I know, I know. Everything is so up in the air that today’s speculation is tomorrow’s toilet paper, and it ain’t even on paper.
The most recent possibilities I’ve seen about the football season is that the Big Ten could play an eight-game schedule starting around Thanksgiving. The next most recent conjecture was that a January start was a possibility. That one came with a preemptive argument nullifying wintry weather by stating that games could be played only in domed, climate-controlled stadiums. Hell, if we deferred it to spring, we could play in the southern hemisphere, so it would be like fall, only not here.
So, what’s going on? From a Penn State perspective, we know James Franklin isn’t happy with the cancellation of the season. Neither are players’ parents, who rationalize that if it is safe to go to class, it is also safe to play football. Finally, the players themselves are unhappy. No explanation is needed there.
Who is right?
So who’s right? Obviously, we do not have a crystal ball, so we do not know what effect a football season would have whether it starts in September, November, or January. It’s all guesswork at this point — uncharted territory. We know we have a pandemic that is making lots of people sick and a partial shutdown that is causing economic woes, but we don’t know how football will affect either.
I’ll avoid taking political sides, as typically obtuse and dogmatic false dichotomies exist on both sides, much to the collective chagrin of logicians everywhere. Politicizing the Covid-19 pandemic has led to bad decisions, false promises, outright lies, and dubious progress toward the goal of eradicating the scourge. Far be it from a half-assed football columnist to propose “perfect” solutions like the PhDs over at the University of Facebook. I will, however, opine that there are no complete and foolproof solutions coming from the political sector, no matter who we vote for. In fact, much of what either party might do will make matters worse.
Is football worth all this?
What I ask, though, is whether playing football is worth all this turmoil. We’re being denied a significant form of entertainment, but that is what it is — entertainment. As such, it is not a necessity. It is a luxury. Luxuries are rewards for a healthy society, but this society is not healthy, either with respect to disease pathology or economic pathology. We can pretend that we are, but we have the pandemic and the YOLO “live for now” philosophy, which collectively cry, “BULLSHIT!”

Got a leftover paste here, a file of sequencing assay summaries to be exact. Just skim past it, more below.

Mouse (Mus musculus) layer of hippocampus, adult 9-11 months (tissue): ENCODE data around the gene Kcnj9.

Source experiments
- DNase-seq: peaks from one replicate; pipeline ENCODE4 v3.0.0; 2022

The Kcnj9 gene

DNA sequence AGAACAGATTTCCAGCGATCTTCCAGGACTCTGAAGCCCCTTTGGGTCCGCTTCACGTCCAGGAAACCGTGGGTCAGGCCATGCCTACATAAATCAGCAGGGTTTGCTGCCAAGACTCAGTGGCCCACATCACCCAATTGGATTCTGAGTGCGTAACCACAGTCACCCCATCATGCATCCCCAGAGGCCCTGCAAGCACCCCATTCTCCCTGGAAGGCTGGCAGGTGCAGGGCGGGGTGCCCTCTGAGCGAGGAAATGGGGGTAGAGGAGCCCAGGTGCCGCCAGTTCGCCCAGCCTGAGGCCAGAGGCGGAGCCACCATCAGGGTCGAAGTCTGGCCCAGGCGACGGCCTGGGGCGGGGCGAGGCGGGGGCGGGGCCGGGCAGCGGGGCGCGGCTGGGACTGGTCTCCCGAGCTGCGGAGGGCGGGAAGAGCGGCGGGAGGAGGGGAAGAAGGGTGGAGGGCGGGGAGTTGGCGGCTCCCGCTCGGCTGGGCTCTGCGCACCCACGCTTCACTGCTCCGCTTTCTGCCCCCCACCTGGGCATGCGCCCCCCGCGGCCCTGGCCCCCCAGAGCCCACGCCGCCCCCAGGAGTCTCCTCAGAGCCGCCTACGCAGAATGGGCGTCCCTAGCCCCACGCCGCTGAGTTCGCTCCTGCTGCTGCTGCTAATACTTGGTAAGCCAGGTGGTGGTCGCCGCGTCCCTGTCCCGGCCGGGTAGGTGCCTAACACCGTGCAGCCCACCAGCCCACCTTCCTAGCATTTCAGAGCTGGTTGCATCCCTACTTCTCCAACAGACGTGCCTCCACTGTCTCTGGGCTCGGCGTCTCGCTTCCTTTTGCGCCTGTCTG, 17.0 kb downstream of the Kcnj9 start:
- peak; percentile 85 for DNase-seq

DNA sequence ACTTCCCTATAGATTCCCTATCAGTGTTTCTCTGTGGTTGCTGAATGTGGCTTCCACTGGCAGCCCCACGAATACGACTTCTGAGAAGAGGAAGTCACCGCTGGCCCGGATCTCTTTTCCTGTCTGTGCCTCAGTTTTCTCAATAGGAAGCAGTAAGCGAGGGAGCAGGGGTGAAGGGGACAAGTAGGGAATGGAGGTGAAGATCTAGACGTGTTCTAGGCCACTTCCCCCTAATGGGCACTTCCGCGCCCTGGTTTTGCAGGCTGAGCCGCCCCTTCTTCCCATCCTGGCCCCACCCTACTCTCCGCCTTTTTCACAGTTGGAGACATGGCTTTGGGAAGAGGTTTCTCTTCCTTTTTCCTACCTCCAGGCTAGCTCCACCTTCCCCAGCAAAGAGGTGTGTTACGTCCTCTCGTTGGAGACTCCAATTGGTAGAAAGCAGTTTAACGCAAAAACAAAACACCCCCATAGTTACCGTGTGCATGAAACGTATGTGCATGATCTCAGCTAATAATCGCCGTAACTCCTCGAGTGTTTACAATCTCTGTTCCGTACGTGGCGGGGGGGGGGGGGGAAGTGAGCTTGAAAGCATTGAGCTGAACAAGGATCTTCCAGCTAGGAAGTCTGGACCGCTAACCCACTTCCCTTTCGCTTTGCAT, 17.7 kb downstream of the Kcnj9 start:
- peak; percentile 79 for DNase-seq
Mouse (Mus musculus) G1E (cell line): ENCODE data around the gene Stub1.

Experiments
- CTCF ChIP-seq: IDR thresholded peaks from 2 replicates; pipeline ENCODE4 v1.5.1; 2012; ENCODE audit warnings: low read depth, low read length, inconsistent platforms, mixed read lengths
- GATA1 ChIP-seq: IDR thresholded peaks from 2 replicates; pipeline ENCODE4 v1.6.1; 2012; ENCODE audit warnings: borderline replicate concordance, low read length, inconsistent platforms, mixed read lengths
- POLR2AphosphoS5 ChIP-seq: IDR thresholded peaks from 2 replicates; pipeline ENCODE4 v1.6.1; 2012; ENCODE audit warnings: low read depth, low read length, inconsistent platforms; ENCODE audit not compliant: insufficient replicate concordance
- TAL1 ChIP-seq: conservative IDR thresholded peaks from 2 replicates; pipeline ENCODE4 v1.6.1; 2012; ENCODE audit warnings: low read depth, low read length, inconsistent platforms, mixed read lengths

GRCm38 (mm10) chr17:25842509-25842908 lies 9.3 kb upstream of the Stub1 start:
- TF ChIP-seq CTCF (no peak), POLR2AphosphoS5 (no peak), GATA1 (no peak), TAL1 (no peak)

Oh yeah, you argue that our economic health depends on getting back to “business as usual.” Right. That means spending money we don’t have on things we don’t need — overpaying NBA players and corporate executives, for example. Generally living beyond our individual means, for another. Not having savings to tide us over when things get rough, while letting our government print money willy-nilly to anesthetize us into thinking they can make everything OK — that’s the reality of our predicament at the moment.
The government cannot invent money to buy us out of this dilemma. Printed bucks lose real value. All we’re doing with them is deferring the big bill and attempting to soften the landing, while at the same time sowing the seeds for runaway inflation and devaluation of the dollar. Kidding ourselves into believing those politicians who make vacuous promises leaves us dumbed down and vulnerable.
We need to play football.
So, will football help? Yeah, it’s more anesthesia we could use to take our minds off the larger problems looming before all of us. Furthermore, if we act like everything is all right, who is to say that things are not all right. We should spend the remaining money we don’t have on more things we don’t need. We don’t need football; we just want it — just like the rest of the lifestyle we are kidding ourselves into thinking we can afford with complicity from our friendly public servants in Washington.
Both sides of the aisle agree on this! They all drink from that same fountain! The charade goes on, but they know their dirty secret: Keep those printing presses running at warp speed and pumping out greenbacks. Both sides will claim to be responsible for putting more of the increasingly worthless paper in your pocket and will attempt to cajole you into voting for them, so you can have more of the same. At what cost? Our future. Live for now, and to hell with the forthcoming train wreck!
Until we can start producing more than we consume, restoring the balance of trade in our favor and righting our economic ship, printing more baseless dollars to fund our profligate personal and government excesses will only send us careening in the other direction . We kick the can down the road, hoping we can do so forever and ever. We cannot. Politicians know better, but they’re concerned only about the next election. Eventually the bills must be paid. Foreign governments will cease to be interested in funding our profligate spending and artificially elevated lifestyle. Then what will we do?
I think these kinds of reactions (i.e. cancelling football) have long stopped being about science, given the events since the end of May.